The Reckoning

There is, all across the nation, a great white reckoning in progress and how I welcome it! But how strong are these seedlings of progress and will they take root? I’ve been approached several times by friends astonished to find that my experience as a Black woman in white America differed at all from their experiences, which is confusing to me. The shock expressed at George Floyd’s murder leaves me similarly confounded. It’s been happening forever, systemic racism is deeply embedded in the fabric of our country, how is it possible that only now so many are becoming aware of it? My point is, I’ve spoken to them about racism, these same indignant people were there with me. That white privilege is as profound as it is blinding.

Those 8 minutes and 46 seconds on May 25 in Minneapolis hit white America hard, and like a can of soda, all shook up, out poured all kinds of sweetness. I had never had so many people asking for my viewpoint, questioning my own experiences, wondering how they might be an ally. That was in May. Now six months later those earnest reflections seem to have died down. Will they fade entirely?

Staying Up

The work we need to do as a country and the work I hope that my family embarks on with me is a deeper and sustained reflection on how we can fully support one another. I want my chosen family to see me in my entirety and not through a fractured prism created by the dominant narrative.

How easy it is to say I’ve never been racist, how difficult it seems to confront one’s own implicit bias. Even now, as a great number of my friends are working hard at being woke, I see their struggle to recognize their own racist actions. These are well-meaning people who have unwittingly perpetuated microaggressions: insisting to me that they are colorblind, that they wish they could pull off dreadlocks, who “joke” about how lucky I am that I don’t need to work on my tan, who love my skin color and wish they could be Black.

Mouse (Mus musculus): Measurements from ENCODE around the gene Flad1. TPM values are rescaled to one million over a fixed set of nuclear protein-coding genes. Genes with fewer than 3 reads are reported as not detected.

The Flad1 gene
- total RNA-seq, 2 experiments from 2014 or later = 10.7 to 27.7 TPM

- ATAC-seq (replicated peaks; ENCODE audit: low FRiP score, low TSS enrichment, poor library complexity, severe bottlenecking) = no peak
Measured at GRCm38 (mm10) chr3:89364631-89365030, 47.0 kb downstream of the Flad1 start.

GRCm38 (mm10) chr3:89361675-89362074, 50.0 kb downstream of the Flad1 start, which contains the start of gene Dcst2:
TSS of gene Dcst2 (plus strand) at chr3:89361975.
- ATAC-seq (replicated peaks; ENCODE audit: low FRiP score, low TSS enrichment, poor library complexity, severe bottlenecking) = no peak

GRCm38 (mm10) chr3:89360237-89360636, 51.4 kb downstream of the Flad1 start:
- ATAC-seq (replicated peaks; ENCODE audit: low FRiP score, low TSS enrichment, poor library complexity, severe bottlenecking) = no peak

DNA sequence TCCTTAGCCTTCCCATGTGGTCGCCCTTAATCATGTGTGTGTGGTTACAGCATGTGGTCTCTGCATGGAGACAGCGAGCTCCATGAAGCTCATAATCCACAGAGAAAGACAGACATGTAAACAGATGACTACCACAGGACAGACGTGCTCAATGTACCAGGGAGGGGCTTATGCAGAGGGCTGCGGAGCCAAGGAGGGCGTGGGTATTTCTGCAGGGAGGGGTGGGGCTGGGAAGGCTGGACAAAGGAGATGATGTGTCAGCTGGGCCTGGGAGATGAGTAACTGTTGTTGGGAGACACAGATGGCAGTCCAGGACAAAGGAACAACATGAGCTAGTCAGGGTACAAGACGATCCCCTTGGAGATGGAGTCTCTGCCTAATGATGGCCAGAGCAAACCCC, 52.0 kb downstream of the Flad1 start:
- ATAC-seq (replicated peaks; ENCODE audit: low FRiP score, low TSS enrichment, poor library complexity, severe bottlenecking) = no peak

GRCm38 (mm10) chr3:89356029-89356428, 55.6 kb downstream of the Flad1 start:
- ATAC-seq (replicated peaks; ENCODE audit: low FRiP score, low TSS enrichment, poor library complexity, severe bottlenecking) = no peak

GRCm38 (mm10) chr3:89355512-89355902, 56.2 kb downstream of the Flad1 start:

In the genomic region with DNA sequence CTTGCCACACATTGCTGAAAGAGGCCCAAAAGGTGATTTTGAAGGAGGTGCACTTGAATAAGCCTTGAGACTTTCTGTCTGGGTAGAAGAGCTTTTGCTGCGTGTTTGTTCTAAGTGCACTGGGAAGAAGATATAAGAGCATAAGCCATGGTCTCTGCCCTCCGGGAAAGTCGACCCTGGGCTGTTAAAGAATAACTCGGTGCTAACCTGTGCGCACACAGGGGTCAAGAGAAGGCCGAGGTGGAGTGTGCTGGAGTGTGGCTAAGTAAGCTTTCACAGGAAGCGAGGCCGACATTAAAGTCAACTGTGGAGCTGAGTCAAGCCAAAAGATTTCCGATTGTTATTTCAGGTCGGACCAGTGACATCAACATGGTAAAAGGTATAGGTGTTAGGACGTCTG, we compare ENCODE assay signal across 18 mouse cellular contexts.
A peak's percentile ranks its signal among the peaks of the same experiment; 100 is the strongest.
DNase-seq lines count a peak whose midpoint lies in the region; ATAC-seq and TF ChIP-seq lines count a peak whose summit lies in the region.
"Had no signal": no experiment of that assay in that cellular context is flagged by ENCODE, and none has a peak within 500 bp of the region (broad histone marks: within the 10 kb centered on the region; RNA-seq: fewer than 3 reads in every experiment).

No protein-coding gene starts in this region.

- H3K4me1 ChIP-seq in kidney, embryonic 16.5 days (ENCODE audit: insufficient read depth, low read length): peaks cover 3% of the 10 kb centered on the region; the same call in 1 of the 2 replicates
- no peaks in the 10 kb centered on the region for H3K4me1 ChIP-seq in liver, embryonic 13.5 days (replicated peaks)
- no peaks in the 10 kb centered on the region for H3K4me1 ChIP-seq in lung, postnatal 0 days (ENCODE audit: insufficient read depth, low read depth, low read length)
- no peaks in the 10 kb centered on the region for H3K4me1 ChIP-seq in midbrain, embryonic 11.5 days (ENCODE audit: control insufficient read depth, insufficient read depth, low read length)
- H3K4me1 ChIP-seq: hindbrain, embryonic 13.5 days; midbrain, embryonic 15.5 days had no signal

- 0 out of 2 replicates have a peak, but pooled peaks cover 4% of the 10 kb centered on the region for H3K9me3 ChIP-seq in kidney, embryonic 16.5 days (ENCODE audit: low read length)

When I was last in Boulder, as a speaker and performer for the Conference on World Affairs, despite being among enlightened, creative, talented people, there were still plenty of moments of inherent bias. “You’re so articulate!” people exclaimed often. I want to take it as a compliment, but it stings.

I talk about what life is like as a Black woman, and whatever town I’m in folks say, “Yeah but not here, you’ve certainly never experienced racism here!” They can’t hear what I’m saying: It is everywhere. Those blinders are fastened tightly. They may protect people from the uncomfortable truth, but they do not allow for the vision that lasting change requires.

My hope is that this new awakening goes beyond the hashtags and lip service. How do we find a way as a human family to truly hear one another? To truly see one another with open hearts and minds? When will we dig deeply inside our collective psyche, creating that long overdue lasting change? This commitment is imperative to our evolution. Only then can we nurture those seedlings into a full-blown garden.